A US Doctrine of Vengeance: Who has the right to punish?

Feb 11, 2024
Bible scripture eye for an eye and tooth for a tooth old testament verse

The campaign to ‘punish’ enemies of the USA and Israel shows that states which argue from strength have no wish for justice – merely revenge.

Response? Vengeance? Punishment? Retaliation? Holding to account? Culpability? Justice? Choose your euphemism in the fight against ‘terror’.

Following the death of some US military personnel on the border of Syria and Jordan, President Biden assured a church congregation that the attack would not go unpunished. This remark was obviously intended for domestic consumption. Perhaps he did not want to appear weak as an election approaches, but this attitude is common in the USA.

A culture of vengeance prevails there. Incarceration rates and continuance of the antiquated and abhorrent capital punishment in some States suggest this. Indeed federally executions remain possible for political crimes like treason. This is probably why Donald Trump thought it appropriate to threaten death for a senior military officer.

Vengeance is very much a feature of the Old Testament. It was no surprise when the USA rushed to embrace Israel after the attacks of 7 October. These countries share fundamentalist attitudes which are archaic and barely compatible with democratic ideals of equality and human rights. In this regard they resemble the Islamic fundamentalism they say gives rise to terrorism.

While both countries use rhetoric that dresses the desire for vengeance as a need for justice, New Testament values of forgiveness, humility and compassion are ignored. In Old Testament terms, the lines between justice and vengeance are easily blurred when it is convenient for power brokers to do so. They forget the divine assertion in the Book of Deuteronomy that ‘vengeance is mine’.

Making a speech is a response. But in the jargon, ‘response’ is a euphemism for acts of retaliatory violence. Some observers might understand that ‘responding at a time of our choosing’ suggests first that whatever actions the US takes will have been provoked and so justified, secondly that the timing will suit the US, not the aggressors and thirdly that it will remind everyone that vengeance is a ‘dish best served cold’.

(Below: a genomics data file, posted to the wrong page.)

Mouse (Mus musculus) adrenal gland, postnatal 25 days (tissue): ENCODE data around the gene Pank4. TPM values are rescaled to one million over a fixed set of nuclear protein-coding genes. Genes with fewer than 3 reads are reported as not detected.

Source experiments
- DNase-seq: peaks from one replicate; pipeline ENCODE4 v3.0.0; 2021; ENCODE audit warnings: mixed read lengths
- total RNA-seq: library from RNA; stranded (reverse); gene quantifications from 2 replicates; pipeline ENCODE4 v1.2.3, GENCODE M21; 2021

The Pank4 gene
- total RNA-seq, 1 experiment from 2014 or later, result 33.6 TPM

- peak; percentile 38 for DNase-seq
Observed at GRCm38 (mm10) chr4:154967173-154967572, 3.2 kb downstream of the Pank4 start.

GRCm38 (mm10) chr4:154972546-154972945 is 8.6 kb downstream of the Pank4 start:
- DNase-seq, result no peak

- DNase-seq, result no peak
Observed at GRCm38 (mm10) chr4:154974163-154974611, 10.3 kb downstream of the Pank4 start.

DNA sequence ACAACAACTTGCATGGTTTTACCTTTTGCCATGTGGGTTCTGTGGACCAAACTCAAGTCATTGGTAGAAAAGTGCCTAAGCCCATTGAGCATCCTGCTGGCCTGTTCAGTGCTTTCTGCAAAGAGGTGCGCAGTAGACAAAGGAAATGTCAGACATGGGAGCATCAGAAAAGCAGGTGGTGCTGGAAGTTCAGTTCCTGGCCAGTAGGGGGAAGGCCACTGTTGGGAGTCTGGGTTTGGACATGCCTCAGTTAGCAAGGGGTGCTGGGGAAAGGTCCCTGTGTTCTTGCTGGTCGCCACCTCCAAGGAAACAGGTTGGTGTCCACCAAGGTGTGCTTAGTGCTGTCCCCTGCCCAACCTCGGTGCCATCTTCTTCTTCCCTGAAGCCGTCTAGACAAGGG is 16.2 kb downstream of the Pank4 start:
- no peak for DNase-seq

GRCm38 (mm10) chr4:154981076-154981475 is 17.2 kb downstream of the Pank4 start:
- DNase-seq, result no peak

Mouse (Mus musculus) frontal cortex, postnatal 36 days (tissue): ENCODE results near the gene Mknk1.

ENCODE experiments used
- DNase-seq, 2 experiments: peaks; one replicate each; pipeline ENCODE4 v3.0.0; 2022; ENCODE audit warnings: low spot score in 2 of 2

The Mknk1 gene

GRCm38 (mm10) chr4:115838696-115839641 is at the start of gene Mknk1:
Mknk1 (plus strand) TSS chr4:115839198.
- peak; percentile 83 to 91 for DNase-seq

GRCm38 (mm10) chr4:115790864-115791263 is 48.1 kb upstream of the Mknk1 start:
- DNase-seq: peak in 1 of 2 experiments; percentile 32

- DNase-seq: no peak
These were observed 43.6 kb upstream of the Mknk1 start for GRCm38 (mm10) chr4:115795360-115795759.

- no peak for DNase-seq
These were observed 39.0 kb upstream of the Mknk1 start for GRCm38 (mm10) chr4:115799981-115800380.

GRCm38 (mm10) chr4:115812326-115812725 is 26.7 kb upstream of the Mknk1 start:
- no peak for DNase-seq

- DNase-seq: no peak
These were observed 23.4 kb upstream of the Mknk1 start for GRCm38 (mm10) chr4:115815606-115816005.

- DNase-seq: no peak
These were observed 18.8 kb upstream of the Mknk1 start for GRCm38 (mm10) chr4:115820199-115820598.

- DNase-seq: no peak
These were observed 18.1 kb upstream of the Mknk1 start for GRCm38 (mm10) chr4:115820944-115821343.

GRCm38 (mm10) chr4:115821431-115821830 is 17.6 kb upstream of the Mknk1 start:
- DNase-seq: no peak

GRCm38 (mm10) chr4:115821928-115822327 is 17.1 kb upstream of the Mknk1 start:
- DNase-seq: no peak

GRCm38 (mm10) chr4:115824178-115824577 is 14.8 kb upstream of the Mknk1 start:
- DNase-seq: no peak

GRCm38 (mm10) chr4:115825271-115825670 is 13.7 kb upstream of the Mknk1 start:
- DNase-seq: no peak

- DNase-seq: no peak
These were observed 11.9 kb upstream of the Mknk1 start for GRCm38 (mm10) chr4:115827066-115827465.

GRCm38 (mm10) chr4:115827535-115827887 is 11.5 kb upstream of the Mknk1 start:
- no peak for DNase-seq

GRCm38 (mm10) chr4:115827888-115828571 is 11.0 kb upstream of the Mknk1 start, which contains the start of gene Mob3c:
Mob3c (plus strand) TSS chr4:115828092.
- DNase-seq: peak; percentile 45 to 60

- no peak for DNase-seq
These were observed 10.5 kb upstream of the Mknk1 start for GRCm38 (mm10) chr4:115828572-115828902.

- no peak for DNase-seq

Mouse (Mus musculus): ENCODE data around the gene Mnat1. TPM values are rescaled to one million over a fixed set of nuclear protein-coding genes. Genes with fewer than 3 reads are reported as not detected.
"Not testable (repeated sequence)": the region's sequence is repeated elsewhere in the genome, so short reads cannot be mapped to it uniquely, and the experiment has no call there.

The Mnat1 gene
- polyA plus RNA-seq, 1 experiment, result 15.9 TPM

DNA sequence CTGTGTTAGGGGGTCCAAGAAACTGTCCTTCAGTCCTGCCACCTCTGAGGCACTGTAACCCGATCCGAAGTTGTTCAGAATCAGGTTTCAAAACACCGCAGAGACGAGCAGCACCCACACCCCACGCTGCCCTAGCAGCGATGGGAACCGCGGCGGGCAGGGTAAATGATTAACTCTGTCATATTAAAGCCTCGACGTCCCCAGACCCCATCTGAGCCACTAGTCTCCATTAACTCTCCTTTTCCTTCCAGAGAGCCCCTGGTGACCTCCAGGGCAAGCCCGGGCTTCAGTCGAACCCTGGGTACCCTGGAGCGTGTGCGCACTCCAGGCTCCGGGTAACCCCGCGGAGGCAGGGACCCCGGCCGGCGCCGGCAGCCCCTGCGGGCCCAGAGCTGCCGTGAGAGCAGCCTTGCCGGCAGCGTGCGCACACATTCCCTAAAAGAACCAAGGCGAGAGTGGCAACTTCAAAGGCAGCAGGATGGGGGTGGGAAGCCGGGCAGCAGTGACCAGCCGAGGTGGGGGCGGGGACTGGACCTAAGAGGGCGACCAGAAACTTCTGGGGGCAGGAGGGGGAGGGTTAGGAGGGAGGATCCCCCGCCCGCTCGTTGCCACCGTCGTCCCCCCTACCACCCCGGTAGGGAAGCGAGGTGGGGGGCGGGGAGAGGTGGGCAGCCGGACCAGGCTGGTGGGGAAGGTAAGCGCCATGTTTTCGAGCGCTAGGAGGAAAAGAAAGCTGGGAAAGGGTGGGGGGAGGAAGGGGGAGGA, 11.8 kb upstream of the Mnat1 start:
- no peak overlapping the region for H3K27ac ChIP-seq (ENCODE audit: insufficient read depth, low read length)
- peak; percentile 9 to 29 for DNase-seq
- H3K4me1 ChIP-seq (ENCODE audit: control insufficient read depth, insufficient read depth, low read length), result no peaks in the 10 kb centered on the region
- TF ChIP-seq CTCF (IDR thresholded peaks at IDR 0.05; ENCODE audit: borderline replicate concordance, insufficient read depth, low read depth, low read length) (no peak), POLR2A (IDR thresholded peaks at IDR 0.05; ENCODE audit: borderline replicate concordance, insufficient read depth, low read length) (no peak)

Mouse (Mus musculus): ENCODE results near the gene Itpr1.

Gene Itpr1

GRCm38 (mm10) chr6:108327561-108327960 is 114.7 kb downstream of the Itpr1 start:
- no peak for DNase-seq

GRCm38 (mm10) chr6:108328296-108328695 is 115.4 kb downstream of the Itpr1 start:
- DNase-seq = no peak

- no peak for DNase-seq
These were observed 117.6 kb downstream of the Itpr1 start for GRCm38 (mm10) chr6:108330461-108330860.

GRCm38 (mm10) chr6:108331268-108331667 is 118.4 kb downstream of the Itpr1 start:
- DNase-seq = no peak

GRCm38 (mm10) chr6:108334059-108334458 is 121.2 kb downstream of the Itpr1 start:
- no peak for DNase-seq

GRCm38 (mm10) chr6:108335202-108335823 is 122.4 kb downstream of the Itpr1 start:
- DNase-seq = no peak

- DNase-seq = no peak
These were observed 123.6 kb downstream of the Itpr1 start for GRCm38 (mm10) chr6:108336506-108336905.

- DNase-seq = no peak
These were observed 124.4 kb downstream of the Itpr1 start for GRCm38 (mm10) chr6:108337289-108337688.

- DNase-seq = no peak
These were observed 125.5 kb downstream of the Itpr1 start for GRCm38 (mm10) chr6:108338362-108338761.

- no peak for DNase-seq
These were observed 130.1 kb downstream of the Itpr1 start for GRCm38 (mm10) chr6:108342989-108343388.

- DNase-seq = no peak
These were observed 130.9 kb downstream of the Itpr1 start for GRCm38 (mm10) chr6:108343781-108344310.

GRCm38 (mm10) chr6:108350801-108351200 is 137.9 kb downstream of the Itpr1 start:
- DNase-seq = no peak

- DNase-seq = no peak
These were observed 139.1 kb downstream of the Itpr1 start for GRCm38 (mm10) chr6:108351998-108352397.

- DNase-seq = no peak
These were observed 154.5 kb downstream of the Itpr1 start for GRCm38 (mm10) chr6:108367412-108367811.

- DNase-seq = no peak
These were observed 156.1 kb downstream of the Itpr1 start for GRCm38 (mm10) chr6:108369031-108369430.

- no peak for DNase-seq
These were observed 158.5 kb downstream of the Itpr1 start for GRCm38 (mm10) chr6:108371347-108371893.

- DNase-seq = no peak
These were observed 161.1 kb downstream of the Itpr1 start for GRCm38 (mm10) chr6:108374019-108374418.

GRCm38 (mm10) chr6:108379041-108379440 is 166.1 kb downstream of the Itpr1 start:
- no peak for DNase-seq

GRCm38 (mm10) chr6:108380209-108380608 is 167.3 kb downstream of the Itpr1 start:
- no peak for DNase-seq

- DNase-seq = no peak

It is informative to remember the US response to the attacks of 9/11. Decision makers were trapped into a response which was predictable and surely anticipated by the terrorists. It might even be thought that the US played into the hands of Al-Qaeda. Then President Bush used the attacks inappropriately as justification for invasion of Iraq, and the abuse of prisoners at Guantanamo Bay made a mockery of US claims to value freedom and human rights.

The UN Special Rapporteur on protecting and promoting human rights and fundamental freedoms while countering terrorism Fionnuala Ni Aolain, noted that there both terrorism and counter-terrorism create victims and pointed to inadequacies in the US’ approach to rehabilitating prisoners. Indeed President Biden cautioned Israel to learn from US mistakes without being very specific. It is unfortunate that the USA and Israel have undermined the work of the International Court of Justice. This would be the appropriate place for Biden to seek to punish the killers of US military personnel.

Aristotle warned centuries ago that the strong do not need justice. They take what they want and leave talk of real justice to the weak. Gaining justice should depend on the truth of your case, the morality of your position and the legality of your demands. All parties to the pursuit of justice must be regarded as equals. When you can take what you want because of your power, you are unlikely to voluntarily reduce yourself to the status of one amongst equals – unless you genuinely value justice.

The campaign to ‘punish’ enemies of the USA and Israel shows that states which argue from strength have no wish for justice – merely revenge. When the leaders of such countries speak of an international world order, they are being hypocritical. It is a convenient fiction to convince others that multilateralism is important.

In civilised societies, victims are discouraged from vigilantism or taking the law into their own hands. Escalations in attacks by Israeli settlers on Palestinian residents of the West Bank suggest that the Netanyahu government actively encourages vigilantism. While the US might impose sanctions on some settlers committing violence there, National Security Minister Itamar Ben-Gvir has freely handed out weapons to settlers.

The best way to handle the rights of victims is to assure them that there are rational, objective processes for punishing perpetrators and that these will be applied without fear or favour. When strong states pursue their own ideas of justice, this undermines attempts to make international law effective.

Soldiers are paid to put their lives on the line. Civilians including aid workers are not, but their deaths do not provoke talk of vengeance. Is it rational to speak of revenge for soldiers who die doing their duty? Or is the insult to the USA uppermost in the minds of the ‘responders’? Given the state of affairs in the Middle East, it is likely that we will see yet another campaign of collective punishment. It might have been highly appropriate that Biden delivered this message in a church. He was preaching to the faithful. The rest of us should regard talk of justice by Israel and the US as cynical propaganda.

Postscript: The US has launched strikes against 85 sites in Iraq and Syria with ‘links to the Iranian military’.

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